As a player, Waqar Younis had nothing but bad memories of the World Cup. Now as a coach, he has the challenge of turning around Pakistan's talented yet unpredictable team.
"Well, it's true that the World Cup hasn't been too kind to me, but that is motivation and challenge enough to fight on and take another chance as coach of a talented team which can win the tournament," Waqar told AFP.
Waqar, now 39, was regarded as one of the most potent fast bowlers in his prime, producing wicket-taking deliveries on any surface, the most notable being his toe-crushing yorker.
Together with compatriot Wasim Akram, one of the best left-arm pacemen ever to have played cricket, Waqar formed a destructive new-ball pairing, fondly remembered as "two Ws", wrecking the best of batting line-ups on their day.
Waqar was considered Pakistan's main weapon in the 1992 World Cup in Australia, but a week before the event started he had to return home in tears without playing a match due to injury.
"It was a nightmare to return with an injury," remembers Waqar.
"Yes, it does hurt sometimes that I wasn't part of it but I still remember going to Lahore airport to receive the winning team when they returned.
"It will always stay with me, the moment they arrived and I always cherish that great triumph of Pakistan.
"I had watched the World Cup at home in Lahore. Every single game was fun to watch and as we got into the later stages of the tournament it got very thrilling and that was the time when I missed it the most."
But soon after Pakistan's win in the World Cup, Waqar recovered from injury and along with Wasim wreaked havoc in England, leading Pakistan to a 2-1 win in a Test series marred by allegations of ball-tampering.
By 1996, Waqar had matured into a world class bowler, but his World Cup jinx continued.
Pakistan, again title favourites in the event jointly hosted by them, India and Sri Lanka, crashed out in the quarter-finals.
Up against their arch-rivals India in front of a vociferous Bangalore crowd, Waqar ran into free-stroking Indian batsman Ajay Jadeja who clobbered him for 22 runs in one of the death overs. Pakistan lost by 39 runs.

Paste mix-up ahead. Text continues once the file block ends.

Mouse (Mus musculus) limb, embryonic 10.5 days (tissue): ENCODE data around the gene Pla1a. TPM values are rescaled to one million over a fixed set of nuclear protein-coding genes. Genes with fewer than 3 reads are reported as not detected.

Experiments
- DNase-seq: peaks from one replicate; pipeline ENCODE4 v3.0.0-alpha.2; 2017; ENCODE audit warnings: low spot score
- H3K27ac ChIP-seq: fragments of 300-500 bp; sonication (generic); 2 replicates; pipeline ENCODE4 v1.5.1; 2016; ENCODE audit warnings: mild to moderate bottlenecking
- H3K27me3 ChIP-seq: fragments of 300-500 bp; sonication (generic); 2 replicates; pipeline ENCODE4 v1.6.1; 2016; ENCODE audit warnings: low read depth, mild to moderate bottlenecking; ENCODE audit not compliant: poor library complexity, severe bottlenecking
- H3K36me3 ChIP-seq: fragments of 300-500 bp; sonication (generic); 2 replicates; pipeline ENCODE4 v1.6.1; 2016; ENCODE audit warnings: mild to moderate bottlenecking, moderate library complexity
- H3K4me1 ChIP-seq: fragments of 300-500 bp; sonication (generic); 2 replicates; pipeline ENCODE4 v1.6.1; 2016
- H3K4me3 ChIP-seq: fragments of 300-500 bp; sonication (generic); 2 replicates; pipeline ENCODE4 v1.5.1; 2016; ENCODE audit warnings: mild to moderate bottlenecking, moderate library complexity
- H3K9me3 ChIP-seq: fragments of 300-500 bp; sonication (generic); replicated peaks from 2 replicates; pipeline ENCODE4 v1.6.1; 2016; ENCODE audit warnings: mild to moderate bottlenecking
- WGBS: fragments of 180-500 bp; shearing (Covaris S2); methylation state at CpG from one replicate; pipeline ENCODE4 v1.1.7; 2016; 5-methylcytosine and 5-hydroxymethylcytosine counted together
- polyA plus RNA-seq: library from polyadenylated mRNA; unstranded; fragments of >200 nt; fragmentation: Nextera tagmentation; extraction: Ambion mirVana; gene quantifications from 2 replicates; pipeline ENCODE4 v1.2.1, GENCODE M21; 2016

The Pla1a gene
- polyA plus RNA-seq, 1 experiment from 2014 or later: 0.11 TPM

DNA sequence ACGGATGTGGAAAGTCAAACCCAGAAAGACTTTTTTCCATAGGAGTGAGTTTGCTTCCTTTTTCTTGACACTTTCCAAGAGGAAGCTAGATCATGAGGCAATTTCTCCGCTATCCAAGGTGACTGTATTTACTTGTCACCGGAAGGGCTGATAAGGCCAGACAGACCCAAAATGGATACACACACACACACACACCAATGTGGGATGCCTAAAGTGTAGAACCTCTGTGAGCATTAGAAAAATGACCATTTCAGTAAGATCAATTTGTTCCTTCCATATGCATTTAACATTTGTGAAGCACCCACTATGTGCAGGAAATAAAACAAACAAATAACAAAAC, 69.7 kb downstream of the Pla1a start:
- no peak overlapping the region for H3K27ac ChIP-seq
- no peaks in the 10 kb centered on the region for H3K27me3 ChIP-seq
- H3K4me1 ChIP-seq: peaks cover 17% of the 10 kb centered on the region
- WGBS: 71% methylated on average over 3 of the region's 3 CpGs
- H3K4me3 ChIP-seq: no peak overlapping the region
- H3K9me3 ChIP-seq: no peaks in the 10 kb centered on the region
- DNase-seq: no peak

"That was one of those days when I couldn't control the aggression, but we could still have won the game had the batsmen capitalised on a good start," recalled Waqar.
By 1999, he and Wasim developed some serious differences. Wasim preferred express paceman Shoaib Akhtar over Waqar, who managed to play just one match in the event held in England -- that too in an embarrassing defeat to minnows Bangladesh.
"Again, it was another forgetable event," said Waqar. "I could play only one match, against Bangladesh, and we lost that match," said Waqar of the defeat, which was investigated for allegations of fixing.
In 2001, the roll of the dice fell in Waqar's favour as he was appointed captain after his career was revived through notable performances ahead of the 2003 World Cup held in South Africa.
But things didn't change as Pakistan crashed out in the first round after defeats against Australia, India and England.
"It was unfortunate that we couldn't manage to win any of these World Cups because we had the best teams from 1996-2003," said Waqar, who retired in 2004 after claiming 373 Test and 416 one-day wickets.
During the 2007 World Cup, where Pakistan again crashed out in the first round, Waqar was busy changing his base from Lahore to Sydney and took over as coach in 2010. This time around, Waqar is very confident the World Cup jinx will be broken.
"In 1992, nobody thought that Pakistan would win the World Cup. This time the event is in our part of the world and we stand a very good chance.
"I would love to deliver the best I can as a coach this time and have ever-lasting memories of the event."